1. Set up base station as desired. Note that, for repeating to work on these routers, one must use WEP and a fixed 2.4GHz channel. Also, the only data rate is 54Mbps, and it'll run at half-duplex on account of repeating. So long as it's faster than my connection to the 'net (which it is, but not by much) I'm content.
2. Configure base station as base station of wireless repeating. This step amounts to adding the repeater's MAC address to the base station's configuration, and checking a box on the admin page.
3. Configure repeater on same channel (and with same WEP information) but use a temporary SSID. "Apply" and the router will reboot.
4. Connect to the repeated on a wired network. Configure it as a repeater, set the MAC address of the base station and choose an IP address on which the repeater will live. The verbage on the Netgear setup page was pretty unclear -- you're entering the MAC address of the base station but making up an IP address for the repeater. Choose some IP address that the base station is unlikely to give out as part of its DHCP. (One can probably block out that address but I didn't bother -- I'll never have so many devices on my network that it'll confict.) "Apply" and the router will reboot.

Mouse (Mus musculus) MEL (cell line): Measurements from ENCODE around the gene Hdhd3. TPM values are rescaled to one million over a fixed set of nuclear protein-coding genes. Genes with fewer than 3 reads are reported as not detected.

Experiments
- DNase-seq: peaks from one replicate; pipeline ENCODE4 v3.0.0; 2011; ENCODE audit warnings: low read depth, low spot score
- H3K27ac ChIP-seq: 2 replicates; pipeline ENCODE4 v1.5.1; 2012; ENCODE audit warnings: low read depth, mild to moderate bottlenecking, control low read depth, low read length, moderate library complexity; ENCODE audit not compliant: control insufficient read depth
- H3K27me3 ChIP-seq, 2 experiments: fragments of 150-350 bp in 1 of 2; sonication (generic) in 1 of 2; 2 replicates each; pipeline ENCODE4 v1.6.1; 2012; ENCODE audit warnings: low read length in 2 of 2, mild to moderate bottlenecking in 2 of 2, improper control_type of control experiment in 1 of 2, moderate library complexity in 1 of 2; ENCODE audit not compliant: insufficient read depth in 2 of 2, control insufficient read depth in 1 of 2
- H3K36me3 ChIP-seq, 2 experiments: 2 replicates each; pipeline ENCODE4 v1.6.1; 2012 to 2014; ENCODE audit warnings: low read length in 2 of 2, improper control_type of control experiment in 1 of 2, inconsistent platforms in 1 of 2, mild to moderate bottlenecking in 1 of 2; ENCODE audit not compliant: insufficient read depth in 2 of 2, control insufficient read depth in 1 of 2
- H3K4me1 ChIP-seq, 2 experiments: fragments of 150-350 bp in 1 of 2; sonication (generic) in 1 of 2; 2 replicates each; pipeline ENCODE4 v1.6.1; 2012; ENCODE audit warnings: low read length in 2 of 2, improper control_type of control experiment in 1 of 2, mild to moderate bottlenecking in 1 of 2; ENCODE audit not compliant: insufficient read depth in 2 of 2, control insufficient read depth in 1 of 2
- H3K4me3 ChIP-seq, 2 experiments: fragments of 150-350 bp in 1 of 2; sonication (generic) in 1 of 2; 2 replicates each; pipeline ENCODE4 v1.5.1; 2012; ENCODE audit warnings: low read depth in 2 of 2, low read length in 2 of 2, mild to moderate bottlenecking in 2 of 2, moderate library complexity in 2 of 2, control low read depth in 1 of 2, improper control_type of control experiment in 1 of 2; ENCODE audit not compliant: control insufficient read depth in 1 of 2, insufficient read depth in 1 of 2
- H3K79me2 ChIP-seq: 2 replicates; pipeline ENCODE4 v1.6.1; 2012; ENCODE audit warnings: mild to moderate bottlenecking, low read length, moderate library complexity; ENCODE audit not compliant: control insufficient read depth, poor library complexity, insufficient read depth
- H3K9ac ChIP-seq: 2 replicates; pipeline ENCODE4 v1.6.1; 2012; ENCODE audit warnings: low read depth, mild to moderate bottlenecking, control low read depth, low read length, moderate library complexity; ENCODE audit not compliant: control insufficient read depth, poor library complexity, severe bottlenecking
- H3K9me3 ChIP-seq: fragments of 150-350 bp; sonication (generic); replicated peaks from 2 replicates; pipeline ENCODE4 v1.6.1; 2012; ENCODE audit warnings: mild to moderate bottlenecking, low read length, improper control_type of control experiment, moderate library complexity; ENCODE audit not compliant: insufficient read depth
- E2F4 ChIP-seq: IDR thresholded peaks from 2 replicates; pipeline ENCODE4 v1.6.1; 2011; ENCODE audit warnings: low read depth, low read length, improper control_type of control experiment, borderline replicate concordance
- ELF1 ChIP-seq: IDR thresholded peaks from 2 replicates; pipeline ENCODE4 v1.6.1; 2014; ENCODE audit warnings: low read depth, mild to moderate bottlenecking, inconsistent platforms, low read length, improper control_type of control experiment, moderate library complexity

5. Change the repeater's SSID to match the base station's. "Apply" and the router will reboot.
6. If all is well, at this point if you try signing in at routerlogin.net (Netgear's URL for all local router logins) you'll reach the base station -- even though you're on the wired network on the repeater. That's what you want. You can confirm all is well by visiting the IP address you used earlier -- you should be at the repeater's admin page.
And that's the story of how we got a second wireless router. The End.